Updated: Jul 6
A Saab 340B was being prepared for its next flight of the day from Orange Aerodrome to Sydney (Australia), a scheduled flight with 31 passengers and a crew of three, on this day in 2008. After arriving from its previous flight the first officer performed a post-flight inspection and a final external check in accordance with the Flight Crew Operations Manual. This included, among other items to check, a visual inspection of the tires and gear assemblies. No abnormalities were observed.
The right-hand main landing gear, the white arrow indicating the missing wheel (© ATSB)
After boarding was completed the engines were started and the aircraft taxied to the runway. After the necessary checklists were completed the aircraft started its take-off run, and became airborne. Directly after lift-off, the crew was contacted by the pilot of another aircraft that has seen the right-hand main landing gear outboard wheel (Wheel #4) had dropped from the aircraft at the time of rotation on the runway. The crew continued with the take-off and departure procedure after confirming the call. Once these were completed the crew contacted the other crew again and they verified the previous message. As there were no abnormal system indications the crew decided to continue to Sydney. The cabin crew was informed and a normal service was carried out for the moment without informing the passengers. A check of the Quick Reference Handbook for any applicable procedures was performed, but none were found. During the course of the flight, the captain informed the passengers of the situation, explaining he expected a normal landing in Sydney.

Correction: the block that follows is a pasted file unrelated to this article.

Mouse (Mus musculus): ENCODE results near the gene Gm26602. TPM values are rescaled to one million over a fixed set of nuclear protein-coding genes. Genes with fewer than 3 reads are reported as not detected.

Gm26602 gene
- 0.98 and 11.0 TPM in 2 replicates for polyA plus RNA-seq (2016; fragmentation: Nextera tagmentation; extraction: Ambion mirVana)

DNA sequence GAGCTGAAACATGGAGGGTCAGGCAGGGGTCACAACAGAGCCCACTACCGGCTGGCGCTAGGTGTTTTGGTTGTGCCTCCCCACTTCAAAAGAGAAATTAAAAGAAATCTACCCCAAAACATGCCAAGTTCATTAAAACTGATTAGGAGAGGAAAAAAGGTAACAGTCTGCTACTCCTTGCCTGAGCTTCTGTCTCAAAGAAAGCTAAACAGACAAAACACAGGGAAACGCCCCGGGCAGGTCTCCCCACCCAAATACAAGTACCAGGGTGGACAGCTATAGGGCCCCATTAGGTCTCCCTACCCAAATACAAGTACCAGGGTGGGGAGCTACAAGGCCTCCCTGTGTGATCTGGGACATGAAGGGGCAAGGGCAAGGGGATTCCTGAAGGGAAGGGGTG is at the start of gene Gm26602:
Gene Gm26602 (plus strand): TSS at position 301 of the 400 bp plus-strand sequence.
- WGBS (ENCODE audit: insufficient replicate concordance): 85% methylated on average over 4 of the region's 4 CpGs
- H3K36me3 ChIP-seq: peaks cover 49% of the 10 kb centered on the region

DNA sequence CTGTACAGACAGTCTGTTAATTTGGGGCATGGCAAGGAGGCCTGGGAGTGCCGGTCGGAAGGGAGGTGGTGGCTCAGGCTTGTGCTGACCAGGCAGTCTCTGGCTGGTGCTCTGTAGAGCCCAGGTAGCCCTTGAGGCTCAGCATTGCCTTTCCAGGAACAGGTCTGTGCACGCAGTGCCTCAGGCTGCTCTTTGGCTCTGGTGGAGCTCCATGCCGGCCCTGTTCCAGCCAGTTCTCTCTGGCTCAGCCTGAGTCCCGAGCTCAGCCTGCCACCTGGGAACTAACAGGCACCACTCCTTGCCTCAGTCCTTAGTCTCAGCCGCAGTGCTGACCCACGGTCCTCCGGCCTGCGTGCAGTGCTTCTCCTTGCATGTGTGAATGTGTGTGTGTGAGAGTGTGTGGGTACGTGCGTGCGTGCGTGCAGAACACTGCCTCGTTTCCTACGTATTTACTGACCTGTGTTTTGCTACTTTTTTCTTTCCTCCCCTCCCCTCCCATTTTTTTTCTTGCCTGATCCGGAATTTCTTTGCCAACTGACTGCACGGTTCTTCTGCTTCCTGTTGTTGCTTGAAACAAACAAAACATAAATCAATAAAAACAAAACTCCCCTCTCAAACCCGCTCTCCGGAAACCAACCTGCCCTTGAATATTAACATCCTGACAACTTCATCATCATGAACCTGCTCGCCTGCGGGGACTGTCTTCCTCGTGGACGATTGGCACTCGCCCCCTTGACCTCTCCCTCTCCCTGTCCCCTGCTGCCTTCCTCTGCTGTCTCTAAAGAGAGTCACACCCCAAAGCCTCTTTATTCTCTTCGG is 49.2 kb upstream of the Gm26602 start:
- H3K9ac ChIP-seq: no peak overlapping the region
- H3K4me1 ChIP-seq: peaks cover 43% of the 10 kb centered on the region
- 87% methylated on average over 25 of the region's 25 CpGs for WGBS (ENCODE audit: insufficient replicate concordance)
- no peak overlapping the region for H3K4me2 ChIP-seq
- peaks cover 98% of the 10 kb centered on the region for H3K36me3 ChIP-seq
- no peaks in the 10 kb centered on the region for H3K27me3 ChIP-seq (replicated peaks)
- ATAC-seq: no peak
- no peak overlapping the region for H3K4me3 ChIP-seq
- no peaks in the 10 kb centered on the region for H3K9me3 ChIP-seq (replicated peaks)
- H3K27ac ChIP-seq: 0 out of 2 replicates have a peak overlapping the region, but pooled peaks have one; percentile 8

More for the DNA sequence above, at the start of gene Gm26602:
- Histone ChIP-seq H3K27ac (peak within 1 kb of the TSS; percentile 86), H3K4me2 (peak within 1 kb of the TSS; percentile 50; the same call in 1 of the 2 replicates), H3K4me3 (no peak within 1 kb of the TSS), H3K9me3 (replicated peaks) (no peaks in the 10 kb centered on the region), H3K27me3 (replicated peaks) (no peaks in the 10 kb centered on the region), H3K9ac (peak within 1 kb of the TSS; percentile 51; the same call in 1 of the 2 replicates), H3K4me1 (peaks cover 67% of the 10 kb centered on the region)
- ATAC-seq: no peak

Close-up of the gear, note the wheel nut is still in place (©ATSB) ATC had also been informed and in consultation with the crew runway 07 was selected as the landing runway, this due to the current wind conditions which would allow an initial touchdown on the left main landing gear. The gear was lowered 25 miles from the runway, and an inspection from the cabin revealed that the wheel was missing but no further damage was evident. After the cabin was prepared the aircraft was established on the approach for runway 7 at Sydney with a flap setting of 35º. The pilot touched down on the left main gear first and kept the right main gear off the ground as long as possible. At 80 knots the right main gear settled on the runway and the crew let the aircraft slow down, without the use of wheel brakes or reverse thrust. There was no further damage to the aircraft and non of the occupants received injuries.
The outboard bearing from the wheel assembly (© ATSB)
The Australian Transport Safety Bureau (ATSB) investigated the incident and subsequently inspected the aircraft’s landing gear assembly and the detached wheel that was located in a field approximately 1 km from the point the aircraft became airborne at Orange aerodrome. In their report (available by clicking on the field "Saab 340B Wheel.pdf" below the blog) they identified the following contributing safety factor;
"The detachment of the right outboard wheel occurred as a result of the breakdown of the outboard wheel bearing. The mechanism for bearing failure could not be established."
As a safety factor, it was noted that the torque wrench used for the fitment of the wheels was used outside of its calibrated torque range and may have contributed to incorrect torque application. (this was marked as a safety issue)